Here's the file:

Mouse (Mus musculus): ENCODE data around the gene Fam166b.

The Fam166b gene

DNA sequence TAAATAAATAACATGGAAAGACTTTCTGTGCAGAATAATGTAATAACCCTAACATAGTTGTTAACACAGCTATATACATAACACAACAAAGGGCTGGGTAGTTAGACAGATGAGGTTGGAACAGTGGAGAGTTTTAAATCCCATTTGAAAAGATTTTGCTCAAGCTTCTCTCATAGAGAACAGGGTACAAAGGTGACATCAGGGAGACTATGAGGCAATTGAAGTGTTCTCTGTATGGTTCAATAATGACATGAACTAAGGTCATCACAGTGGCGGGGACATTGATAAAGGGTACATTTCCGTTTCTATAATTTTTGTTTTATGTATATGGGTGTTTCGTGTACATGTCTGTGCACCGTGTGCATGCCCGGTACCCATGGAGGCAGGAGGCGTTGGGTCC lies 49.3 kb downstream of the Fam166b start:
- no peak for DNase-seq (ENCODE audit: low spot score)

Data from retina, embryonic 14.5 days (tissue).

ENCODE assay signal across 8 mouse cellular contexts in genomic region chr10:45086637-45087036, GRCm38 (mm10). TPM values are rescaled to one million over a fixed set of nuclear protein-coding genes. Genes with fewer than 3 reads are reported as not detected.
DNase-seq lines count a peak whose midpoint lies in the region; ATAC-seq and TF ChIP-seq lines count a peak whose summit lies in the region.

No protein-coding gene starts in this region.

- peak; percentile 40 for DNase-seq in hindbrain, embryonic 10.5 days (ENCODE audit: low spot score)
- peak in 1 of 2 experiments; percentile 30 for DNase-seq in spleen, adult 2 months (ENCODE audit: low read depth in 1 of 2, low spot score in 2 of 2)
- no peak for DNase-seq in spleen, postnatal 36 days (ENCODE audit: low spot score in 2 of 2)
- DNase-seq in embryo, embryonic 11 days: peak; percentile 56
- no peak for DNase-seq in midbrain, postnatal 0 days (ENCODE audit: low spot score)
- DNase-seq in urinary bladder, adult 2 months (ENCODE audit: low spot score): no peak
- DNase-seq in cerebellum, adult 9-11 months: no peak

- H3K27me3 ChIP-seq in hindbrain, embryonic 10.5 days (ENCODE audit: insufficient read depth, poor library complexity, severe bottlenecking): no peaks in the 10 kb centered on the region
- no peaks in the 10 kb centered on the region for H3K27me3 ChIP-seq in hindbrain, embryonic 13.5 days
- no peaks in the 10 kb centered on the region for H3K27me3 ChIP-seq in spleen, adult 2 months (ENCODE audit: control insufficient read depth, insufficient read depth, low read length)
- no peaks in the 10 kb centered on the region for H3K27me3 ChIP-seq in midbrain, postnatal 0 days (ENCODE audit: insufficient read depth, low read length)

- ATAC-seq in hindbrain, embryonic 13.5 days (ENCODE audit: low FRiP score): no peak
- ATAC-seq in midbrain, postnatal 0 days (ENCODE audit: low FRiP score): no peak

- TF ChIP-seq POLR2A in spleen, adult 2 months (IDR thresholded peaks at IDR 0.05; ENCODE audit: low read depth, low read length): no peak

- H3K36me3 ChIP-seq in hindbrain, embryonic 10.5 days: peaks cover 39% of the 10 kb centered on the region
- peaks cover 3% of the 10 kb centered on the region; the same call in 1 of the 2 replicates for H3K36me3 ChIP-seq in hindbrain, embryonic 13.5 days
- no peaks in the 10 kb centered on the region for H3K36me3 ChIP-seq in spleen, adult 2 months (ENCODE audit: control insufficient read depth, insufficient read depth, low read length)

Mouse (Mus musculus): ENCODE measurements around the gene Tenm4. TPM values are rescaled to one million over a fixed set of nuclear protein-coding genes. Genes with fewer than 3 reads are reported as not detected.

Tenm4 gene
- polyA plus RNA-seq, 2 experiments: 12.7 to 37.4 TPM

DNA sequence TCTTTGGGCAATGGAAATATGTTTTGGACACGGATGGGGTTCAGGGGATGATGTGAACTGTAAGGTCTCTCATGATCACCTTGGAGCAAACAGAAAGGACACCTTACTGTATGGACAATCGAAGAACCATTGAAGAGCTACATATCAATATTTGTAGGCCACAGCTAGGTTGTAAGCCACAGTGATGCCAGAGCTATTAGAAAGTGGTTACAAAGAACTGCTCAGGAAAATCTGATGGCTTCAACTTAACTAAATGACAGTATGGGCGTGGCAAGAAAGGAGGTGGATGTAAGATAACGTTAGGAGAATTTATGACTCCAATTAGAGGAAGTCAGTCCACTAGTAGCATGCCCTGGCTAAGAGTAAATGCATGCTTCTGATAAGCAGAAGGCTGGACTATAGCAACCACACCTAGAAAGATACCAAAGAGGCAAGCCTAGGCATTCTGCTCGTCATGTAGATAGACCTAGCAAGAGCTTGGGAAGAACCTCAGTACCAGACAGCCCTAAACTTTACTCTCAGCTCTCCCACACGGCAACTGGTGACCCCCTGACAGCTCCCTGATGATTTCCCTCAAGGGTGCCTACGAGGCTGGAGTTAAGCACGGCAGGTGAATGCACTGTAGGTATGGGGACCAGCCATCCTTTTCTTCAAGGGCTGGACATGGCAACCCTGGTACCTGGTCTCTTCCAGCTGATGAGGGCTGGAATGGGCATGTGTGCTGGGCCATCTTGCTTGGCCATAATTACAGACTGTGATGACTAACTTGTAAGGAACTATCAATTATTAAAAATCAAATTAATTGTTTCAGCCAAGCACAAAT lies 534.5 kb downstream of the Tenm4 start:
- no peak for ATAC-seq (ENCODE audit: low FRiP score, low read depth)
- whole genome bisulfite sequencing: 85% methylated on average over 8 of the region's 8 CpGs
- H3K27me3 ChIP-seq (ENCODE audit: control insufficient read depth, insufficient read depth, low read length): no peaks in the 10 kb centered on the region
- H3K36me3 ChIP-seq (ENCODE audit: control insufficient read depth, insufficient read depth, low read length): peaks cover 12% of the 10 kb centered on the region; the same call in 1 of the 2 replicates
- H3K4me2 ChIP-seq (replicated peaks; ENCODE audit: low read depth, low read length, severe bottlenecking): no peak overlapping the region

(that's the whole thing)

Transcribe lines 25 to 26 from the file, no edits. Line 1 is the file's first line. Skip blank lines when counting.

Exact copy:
- no peaks in the 10 kb centered on the region for H3K36me3 ChIP-seq in spleen, adult 2 months (ENCODE audit: control insufficient read depth, insufficient read depth, low read length)

Mouse (Mus musculus): ENCODE measurements around the gene Tenm4. TPM values are rescaled to one million over a fixed set of nuclear protein-coding genes. Genes with fewer than 3 reads are reported as not detected.